Lots of media Villagers are suggesting that the White House's public push back against Fox news, which consists entirely of publicly criticizing the cable channel's brand of faux journalism, is just like when Richard Nixon was president, declared war on his enemies (including news outlets), and used the full power of the federal government to exact his bouts of revenge.
That any semi-serious journalist would so casually compare Obama to Nixon because the Democratic doesn't like the openly partisan programming on Fox News is just embarrassing. (Did I mention Nixon illegally used the federal government to target his media foes?)
But Beltway pundits don't care. They think Obama is just like Nixon because Obama's aides have an opinion about wildly dishonest coverage from Fox News.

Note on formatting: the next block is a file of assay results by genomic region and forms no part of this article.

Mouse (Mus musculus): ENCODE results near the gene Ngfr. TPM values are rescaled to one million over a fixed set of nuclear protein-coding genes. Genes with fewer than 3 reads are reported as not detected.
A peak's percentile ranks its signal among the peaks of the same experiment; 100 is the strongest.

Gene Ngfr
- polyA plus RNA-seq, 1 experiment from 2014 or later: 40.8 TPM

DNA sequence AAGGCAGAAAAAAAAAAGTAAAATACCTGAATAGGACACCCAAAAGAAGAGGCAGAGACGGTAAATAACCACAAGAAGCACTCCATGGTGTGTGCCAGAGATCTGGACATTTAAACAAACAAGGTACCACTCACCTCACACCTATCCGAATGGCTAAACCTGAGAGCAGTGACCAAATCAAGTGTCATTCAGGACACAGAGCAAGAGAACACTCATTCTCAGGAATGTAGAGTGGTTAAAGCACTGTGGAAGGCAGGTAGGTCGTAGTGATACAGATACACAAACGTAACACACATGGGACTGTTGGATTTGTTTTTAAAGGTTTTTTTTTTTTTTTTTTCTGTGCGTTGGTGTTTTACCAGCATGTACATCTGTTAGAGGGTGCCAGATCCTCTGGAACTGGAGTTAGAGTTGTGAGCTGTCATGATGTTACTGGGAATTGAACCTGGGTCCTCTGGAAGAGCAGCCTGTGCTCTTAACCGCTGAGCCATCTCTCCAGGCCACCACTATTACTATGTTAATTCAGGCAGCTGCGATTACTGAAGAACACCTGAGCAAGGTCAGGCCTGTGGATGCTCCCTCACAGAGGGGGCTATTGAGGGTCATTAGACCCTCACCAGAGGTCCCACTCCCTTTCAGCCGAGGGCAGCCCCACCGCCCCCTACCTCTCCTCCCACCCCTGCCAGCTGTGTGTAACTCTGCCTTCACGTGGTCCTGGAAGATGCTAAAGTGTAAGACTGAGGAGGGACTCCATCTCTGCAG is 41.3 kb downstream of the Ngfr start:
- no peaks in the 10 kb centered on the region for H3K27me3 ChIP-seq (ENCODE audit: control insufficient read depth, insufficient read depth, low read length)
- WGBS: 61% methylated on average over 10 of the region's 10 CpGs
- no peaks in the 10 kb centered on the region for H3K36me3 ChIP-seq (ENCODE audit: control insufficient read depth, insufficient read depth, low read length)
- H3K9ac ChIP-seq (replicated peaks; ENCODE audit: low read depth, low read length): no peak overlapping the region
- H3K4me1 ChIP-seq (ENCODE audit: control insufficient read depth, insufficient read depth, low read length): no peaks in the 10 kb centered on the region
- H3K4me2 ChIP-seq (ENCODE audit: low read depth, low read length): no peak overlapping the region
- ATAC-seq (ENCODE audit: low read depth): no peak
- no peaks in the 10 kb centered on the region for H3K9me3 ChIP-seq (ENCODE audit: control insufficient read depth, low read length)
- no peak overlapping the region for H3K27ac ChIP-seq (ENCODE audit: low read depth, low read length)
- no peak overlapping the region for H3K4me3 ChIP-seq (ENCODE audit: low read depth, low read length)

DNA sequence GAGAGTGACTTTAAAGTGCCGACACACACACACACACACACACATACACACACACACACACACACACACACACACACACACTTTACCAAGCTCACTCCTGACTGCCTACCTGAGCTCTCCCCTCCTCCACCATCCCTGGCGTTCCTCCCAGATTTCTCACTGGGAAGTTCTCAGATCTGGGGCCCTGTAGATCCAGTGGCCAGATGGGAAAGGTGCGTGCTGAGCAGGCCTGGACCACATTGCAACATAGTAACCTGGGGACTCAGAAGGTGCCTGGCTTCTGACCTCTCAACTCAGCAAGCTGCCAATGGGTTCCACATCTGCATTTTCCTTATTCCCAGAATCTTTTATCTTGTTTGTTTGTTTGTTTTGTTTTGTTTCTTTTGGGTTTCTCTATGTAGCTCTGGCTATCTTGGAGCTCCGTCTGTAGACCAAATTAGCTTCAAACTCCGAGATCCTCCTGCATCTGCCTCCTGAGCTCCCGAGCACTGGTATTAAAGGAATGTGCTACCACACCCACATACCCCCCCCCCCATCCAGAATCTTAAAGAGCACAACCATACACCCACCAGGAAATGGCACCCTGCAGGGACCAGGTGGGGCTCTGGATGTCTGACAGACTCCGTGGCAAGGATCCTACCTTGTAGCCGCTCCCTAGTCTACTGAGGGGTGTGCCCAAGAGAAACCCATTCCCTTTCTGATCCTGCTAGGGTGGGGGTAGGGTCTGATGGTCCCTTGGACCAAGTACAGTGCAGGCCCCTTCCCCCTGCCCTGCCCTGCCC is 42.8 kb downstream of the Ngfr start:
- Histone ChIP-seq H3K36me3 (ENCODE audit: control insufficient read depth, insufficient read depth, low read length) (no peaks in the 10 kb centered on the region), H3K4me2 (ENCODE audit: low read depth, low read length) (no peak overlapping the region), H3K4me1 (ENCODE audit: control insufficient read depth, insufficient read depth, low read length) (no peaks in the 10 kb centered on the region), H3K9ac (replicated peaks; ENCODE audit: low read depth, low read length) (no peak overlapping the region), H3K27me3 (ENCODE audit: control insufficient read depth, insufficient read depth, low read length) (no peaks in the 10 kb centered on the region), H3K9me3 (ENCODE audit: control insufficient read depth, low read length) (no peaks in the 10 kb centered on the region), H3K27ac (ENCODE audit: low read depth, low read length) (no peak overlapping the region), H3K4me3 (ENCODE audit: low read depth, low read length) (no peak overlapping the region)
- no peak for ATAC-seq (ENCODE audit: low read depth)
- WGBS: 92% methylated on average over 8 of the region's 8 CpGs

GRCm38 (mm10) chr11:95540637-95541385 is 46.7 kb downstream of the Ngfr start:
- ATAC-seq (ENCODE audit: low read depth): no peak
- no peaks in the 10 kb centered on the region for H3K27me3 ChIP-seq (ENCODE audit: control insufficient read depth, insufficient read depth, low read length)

-"White House war on Fox: Echoes of Nixon-Agnew" [Baltimore Sun]
-"The White House's effort to target a news organization like Fox is vaguely Nixonian." [Commentary]
-"It makes the White House look childish and petty at best, and it has a distinct Nixonian -- Agnewesque? -- aroma at worst." [Washington Post]
-"Two-and-a-half years into the Nixon presidency, White House Special Counsel Chuck Colson compiled a twenty person "enemies list"...It looks like the Obama administration is off to a head start." [Foxnews.com]
For a real taste of what a twisted character Nixon was, and specifically how he really did declare war on news outlets he didn't like, the recent documentary Inventing LA: The Chandler Family and Their Times is a good place to start. The film, which recently aired on PBS, takes a look at the Chandler family and how they transformed both the Los Angeles Times and the city of Los Angeles throughout the 21st Century.